With summer vacation quickly approaching, parents everywhere are looking into summer camps, pool passes, and fun family getaways. Summer is typically a time for endless hours outside and sunsets that linger.
But did you know that children face a real danger of losing some of the educational gains made during the school year if they do not continue with reading during the summer? It’s true. Commonly referred to as the “summer slide”, some kids lose valuable academic skills when they do not exercise their reading muscles for a couple of months. While a nice break is definitely in order after a long school year, it’s also important to sneak in some reading throughout the summer months.
Six books seem to be the magic number for older, independent readers, but pre-readers and emerging readers need to continue with at least twenty minutes of reading each day.
Reading can be a lot of fun, particularly during the summer months. Shake things up a bit and keep up those academic skills while having fun with your kids this summer.
Below are six tips to prevent the summer slide.
Tip #1: Take it outside!
Kids have been cooped up in a classroom for 180 days, so it only makes sense that they want to enjoy the great outdoors as much as possible during the summer break.
Consider creating an outdoor reading nook. A pop-up tent in a shady area of the yard filled with throw pillows, books, and puzzles is a great way to take reading outdoors.
Younger children often enjoy reading about bugs, flowers, and nature and then looking for those things in their own backyards.
Tip #2: Make it social.
Kids learn a lot from their friends. With so many different ideas and interests up for discussion, they can really help each other remain engaged.
- Games: Playing games like Scrabble, Life, and Careers requires reading and word formation. Storytelling games, such as The Storymatic Kids, are also fun and engaging for groups.
- Host a read-in: Is there a rainy day in your future? Get out the indoor tents, blankets, and hot chocolate and host your own read-in! Kids can read together, compare books, and even create a play based on something they’ve read.
- Start a group blog: I know the world of blogging can seem like a scary place, but it’s actually very easy and free. You can set up a summer reading blog for a group of friends to post updates, reviews, and book recommendations. Great for kids who love computer time.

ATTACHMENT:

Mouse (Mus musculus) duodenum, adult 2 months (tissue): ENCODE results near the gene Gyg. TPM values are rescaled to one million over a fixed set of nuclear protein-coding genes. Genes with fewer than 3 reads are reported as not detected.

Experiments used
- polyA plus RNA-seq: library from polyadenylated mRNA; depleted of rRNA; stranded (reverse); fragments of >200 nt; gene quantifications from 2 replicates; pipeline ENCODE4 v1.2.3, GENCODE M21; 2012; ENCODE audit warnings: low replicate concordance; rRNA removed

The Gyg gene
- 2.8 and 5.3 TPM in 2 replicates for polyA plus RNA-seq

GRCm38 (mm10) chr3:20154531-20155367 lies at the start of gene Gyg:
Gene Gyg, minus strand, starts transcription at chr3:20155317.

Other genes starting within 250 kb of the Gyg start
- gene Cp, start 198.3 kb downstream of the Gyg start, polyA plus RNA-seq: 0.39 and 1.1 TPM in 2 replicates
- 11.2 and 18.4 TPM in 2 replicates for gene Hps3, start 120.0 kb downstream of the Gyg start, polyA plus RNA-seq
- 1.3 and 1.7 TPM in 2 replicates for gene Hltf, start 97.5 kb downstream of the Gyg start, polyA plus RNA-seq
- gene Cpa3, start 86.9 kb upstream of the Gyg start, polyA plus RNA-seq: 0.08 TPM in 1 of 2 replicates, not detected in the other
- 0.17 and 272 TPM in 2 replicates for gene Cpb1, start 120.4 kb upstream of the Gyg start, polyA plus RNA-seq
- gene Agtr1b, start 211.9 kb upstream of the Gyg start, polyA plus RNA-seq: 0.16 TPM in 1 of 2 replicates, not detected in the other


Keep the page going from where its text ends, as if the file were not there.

- Create a word hunt: Kids love treasure hunts for the thrill of the chase. Consider revising the treasure hunt and making it into a word hunt. Whether it’s around the house or around town, send your kids on a fun adventure in search of words with a cute prize at the end. Cupcakes with words, anyone?
Audiobooks are a great tool for increasing reading skills and kids love them. It allows them to get lost in the story while using their imaginations. Bring some along on the plane, for a long car ride, or even just for a day at the pool.
Tip #4: Cook together
Cooking requires reading, math, and sometimes even a little creative problem-solving. Plan a few cooking projects each week and encourage your little chef to help you read the recipes. You might even have your child design dinner menus to practice writing skills.
Tip #5: Field trips
Field trips that support books or magazines your that child is already reading increase motivation. It’s also fun to compare the actual field trip to what happened in the book.
Even if you can’t align filed trips with books on your child’s list, you can write in a field trip journal or create a field trip scrapbook after the event!
Tip #6: Head to your local library
Many public libraries host summer reading challenges. Check out your library to see if there are story hours, craft hours, or other programs to support summer reading.
How do you prevent the summer slide?
Image via Flickr/Sheila Sund